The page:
intersections of gender, ethnicity, nationality and religiosity draw the bound-
aries of military participation. Since the Israeli military is based on mandatory
conscription, it does not need to turn to the lower classes to meet personnel
needs, and thus class afﬁliation is less signiﬁcant in constructing the military’s
social architecture. Ethnic and religious cultures, on the other hand, are more
important in outlining the military’s social organization in Israel, and they
always draw clear gendered distinctions between men who are conscripted by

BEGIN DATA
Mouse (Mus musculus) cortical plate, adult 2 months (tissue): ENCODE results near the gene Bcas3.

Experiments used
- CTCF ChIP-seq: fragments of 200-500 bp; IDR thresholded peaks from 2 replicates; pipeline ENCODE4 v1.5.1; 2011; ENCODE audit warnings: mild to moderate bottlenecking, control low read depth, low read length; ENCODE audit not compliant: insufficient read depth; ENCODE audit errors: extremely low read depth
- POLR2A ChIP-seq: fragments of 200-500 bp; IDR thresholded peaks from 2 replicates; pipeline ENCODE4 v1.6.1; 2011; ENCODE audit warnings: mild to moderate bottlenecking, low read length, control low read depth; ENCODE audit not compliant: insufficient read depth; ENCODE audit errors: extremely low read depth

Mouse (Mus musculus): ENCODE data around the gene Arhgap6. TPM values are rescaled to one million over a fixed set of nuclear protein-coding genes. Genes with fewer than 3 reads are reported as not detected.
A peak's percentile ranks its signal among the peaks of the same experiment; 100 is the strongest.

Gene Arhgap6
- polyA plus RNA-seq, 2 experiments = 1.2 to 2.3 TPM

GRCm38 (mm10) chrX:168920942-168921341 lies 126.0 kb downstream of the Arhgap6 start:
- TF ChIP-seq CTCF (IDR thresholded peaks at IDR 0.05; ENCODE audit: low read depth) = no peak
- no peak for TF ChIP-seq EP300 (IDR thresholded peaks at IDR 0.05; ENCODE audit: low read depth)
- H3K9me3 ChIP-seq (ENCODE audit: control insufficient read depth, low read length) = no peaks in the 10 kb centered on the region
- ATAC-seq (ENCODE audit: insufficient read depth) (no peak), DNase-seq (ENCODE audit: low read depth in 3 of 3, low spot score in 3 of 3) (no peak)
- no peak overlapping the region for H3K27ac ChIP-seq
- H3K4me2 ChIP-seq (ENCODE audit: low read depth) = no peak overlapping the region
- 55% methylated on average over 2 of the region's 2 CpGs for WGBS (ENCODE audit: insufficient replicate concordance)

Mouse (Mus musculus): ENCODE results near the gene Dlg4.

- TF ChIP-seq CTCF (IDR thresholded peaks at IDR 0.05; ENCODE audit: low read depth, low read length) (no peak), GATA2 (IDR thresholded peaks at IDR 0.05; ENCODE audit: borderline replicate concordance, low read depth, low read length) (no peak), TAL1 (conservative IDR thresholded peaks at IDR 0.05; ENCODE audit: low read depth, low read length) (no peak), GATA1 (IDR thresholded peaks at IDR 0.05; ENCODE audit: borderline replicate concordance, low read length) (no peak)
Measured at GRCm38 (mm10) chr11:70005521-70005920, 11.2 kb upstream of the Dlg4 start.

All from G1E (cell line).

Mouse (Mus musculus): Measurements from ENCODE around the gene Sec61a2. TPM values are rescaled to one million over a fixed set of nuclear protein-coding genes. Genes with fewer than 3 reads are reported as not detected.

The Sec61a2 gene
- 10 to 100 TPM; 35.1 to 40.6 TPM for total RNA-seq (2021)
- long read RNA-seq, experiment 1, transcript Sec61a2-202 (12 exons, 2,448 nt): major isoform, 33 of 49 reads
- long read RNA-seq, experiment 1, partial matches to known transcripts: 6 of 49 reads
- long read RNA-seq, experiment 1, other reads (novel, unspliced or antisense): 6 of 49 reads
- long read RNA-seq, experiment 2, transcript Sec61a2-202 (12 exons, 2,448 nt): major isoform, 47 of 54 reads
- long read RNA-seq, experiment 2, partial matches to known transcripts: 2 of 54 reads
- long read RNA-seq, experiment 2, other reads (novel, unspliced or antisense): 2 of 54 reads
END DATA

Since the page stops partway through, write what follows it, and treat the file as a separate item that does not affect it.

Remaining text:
law and women who are exempted from service. This is true for all social
groups in Israel, with the exception of ‘non-ethnic’secular middle class, men
and women who enlist at almost in the same rates.
To conclude, the detailed description of the dynamic social structure of the
Israeli and US militaries clariﬁes that without intersectional analysis, one cannot
see a complete picture. Employing intersectionality as the main methodology
for analysing complex institutions (Acker 2006, see also Carrieras, Chapter 7,
this volume) allows us to see the intricate structure of the military: who is
serving where and why, and who cannot or does not want to serve, and why.
Moreover, intersectional analysis not only contributes to the precise description
of the social organization of militaries, but is key in understanding the various
factors that inﬂuence this structure. For example, this analysis emphasizes that
looking at the intersection of race/ethnicity and gender in the military is not